The Venezuela Nationla Football Team is controlled by the Federación Venezolana de Fútbol. It is nicknamed La Vinotinto (The Burgundy), because of the traditional burgundy color of their shirts.
When playing at home in official games they usually rotate between three stadiums: the Polideportivo Cachamay, in Puerto Ordaz; the Estadio José Antonio Anzoátegui, in Puerto La Cruz; and Estadio Pueblo Nuevo, in San Cristóbal. In friendly matches they tend to rotate between the rest of the stadiums in the country.
The Unofficial Football World Championships, and the related Nasazzi’s baton title, was briefly held by Venezuela in 2006.
Unlike other South American nations, and akin to some Caribbean nations, baseball is extremely popular in Venezuela, which diverts athletic talent away from football, contributing to its historic lack of success in CONMEBOL competitions. As of 2014, they are the only CONMEBOL side to have not qualified for the FIFA World Cup. Often Venezuela would go through entire qualification tournaments without recording a single win, although this has changed in the last two qualifying rounds.
Venezuela Performance in the Copa America Events
Until 2011, their best finish in the Copa América was fifth in their first entry, in 1967. It is only recently with the spread of the World Cup’s popularity in nations where football was not the primary sport (Japan, the United States, Australia, etc.) that the national team found incentives to increase player development and fan support.
Venezuela Nationla Football Team Copa America history
Venezuela first participated in the Copa América in 1967, and finished 5th after defeating Bolivia 3–0 with a side containing Mendoza and Santana. The 1975 tournament saw Venezuela drawn in a group with Brazil and Argentina, and finished bottom with an 11–0 defeat to Argentina. In the 1979 edition, which would be the international swansong for Mendoza and Santana, they drew 0–0 with Colombia and 1–1 with Chile. A highlight of the 1989 tournament was midfielder Carlos Maldonado’s 4 goals. In the 1993 series, Venezuela drew with Uruguay and the United States.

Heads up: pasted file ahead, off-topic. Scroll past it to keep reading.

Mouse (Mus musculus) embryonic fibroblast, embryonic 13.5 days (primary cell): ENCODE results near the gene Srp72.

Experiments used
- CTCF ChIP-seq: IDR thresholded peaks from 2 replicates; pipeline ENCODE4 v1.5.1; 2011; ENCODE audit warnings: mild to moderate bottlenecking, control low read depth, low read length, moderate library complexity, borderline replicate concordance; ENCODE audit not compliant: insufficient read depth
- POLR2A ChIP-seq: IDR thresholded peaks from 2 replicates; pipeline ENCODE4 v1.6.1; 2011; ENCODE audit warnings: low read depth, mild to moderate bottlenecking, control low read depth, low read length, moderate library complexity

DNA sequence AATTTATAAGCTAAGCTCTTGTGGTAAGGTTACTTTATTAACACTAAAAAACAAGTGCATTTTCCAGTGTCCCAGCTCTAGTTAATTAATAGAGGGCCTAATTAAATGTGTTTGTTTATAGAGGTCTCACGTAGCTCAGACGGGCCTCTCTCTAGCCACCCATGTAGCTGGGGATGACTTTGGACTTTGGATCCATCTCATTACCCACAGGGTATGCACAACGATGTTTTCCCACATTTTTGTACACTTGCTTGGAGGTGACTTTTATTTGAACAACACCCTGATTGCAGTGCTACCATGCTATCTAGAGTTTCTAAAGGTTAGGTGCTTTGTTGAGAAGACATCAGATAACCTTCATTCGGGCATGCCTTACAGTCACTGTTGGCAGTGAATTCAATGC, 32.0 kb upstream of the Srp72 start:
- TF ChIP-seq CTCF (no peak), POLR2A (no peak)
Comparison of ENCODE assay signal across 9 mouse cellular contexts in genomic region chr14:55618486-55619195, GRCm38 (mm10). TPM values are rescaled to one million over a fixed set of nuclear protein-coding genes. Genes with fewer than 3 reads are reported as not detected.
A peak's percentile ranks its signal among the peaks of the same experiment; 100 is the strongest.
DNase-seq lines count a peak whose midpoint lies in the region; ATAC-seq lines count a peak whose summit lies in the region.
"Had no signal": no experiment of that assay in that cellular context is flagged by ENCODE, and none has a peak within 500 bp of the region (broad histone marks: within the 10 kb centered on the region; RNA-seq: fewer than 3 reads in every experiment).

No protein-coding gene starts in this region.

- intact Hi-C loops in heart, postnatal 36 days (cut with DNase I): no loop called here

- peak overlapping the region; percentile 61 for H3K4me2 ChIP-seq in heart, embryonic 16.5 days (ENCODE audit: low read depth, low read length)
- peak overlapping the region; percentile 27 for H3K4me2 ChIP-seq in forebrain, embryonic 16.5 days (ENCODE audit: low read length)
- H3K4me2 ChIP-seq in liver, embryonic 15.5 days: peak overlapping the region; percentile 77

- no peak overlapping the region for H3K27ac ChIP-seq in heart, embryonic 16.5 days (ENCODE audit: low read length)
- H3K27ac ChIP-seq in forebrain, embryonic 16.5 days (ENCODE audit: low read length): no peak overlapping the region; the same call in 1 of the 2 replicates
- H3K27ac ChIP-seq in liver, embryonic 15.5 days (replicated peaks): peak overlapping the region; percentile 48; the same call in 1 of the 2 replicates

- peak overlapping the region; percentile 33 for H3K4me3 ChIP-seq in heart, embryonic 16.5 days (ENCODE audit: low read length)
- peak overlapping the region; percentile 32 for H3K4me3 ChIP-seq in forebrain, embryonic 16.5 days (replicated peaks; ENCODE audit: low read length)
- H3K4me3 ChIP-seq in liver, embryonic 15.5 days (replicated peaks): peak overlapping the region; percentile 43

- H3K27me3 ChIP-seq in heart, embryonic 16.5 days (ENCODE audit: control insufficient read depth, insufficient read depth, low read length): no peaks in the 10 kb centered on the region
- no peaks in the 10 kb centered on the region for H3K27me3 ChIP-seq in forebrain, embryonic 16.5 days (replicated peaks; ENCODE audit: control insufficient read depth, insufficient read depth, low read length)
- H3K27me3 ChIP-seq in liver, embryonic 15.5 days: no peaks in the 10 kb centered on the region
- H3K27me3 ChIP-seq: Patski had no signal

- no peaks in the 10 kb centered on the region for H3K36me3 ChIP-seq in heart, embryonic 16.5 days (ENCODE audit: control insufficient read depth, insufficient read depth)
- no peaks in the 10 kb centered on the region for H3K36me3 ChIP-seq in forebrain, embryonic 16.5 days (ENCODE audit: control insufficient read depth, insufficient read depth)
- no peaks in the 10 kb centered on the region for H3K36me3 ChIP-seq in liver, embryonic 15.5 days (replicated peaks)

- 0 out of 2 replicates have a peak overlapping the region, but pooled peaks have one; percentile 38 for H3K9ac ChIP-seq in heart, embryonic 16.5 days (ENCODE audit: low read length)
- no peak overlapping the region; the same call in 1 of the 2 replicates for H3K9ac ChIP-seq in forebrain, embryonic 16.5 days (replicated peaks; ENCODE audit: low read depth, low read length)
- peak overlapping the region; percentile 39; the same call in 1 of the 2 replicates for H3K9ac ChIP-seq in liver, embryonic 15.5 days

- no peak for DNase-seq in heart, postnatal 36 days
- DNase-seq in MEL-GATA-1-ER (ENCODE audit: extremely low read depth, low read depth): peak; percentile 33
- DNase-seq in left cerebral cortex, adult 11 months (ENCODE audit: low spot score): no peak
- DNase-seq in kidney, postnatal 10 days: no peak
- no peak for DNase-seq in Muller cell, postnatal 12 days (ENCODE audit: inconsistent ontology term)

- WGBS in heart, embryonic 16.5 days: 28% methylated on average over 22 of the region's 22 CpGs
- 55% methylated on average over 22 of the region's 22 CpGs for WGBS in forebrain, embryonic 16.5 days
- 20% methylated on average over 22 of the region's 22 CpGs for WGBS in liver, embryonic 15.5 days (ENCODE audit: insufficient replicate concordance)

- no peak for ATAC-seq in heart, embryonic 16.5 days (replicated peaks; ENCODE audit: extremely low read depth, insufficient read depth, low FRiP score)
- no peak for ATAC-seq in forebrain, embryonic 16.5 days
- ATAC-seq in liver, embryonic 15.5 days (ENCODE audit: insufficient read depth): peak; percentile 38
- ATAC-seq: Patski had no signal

The team’s overall Copa América record has been pretty poor (goal difference 33–145 before 2011 Copa), but the “Auge Vinotinto” (Vinotinto Rise) period in the early 2000s (decade) brought increased attention to the sport in the country, which in turn brought increased support from both government and private institutions. Bolivia and Uruguay. Venezuela’s 2–0 victory over Perú during the competition was its first Copa América victory since 1967.
Venezuela Nationla Football Team 2011 Copa América
At the 2011 Copa América championship, Venezuela reached the semifinals round for the first time by defeating Chile in the quarterfinal, 2–1. Despite their commanding presence against Paraguay in their semifinal, Venezuela were unable to convert their chances into goals. They would eventually lose 5–3 to Paraguay in a penalty shootout after remaining scoreless in normal and extra time. Venezuela and Peru played for 3rd Place of Copa America 2011 at Estadio Ciudad de La Plata. Venezuela would suffer their biggest loss of the tournament, losing 4–1 to Peru and falling into 4th place overall, but it was their best ever finish at the competition.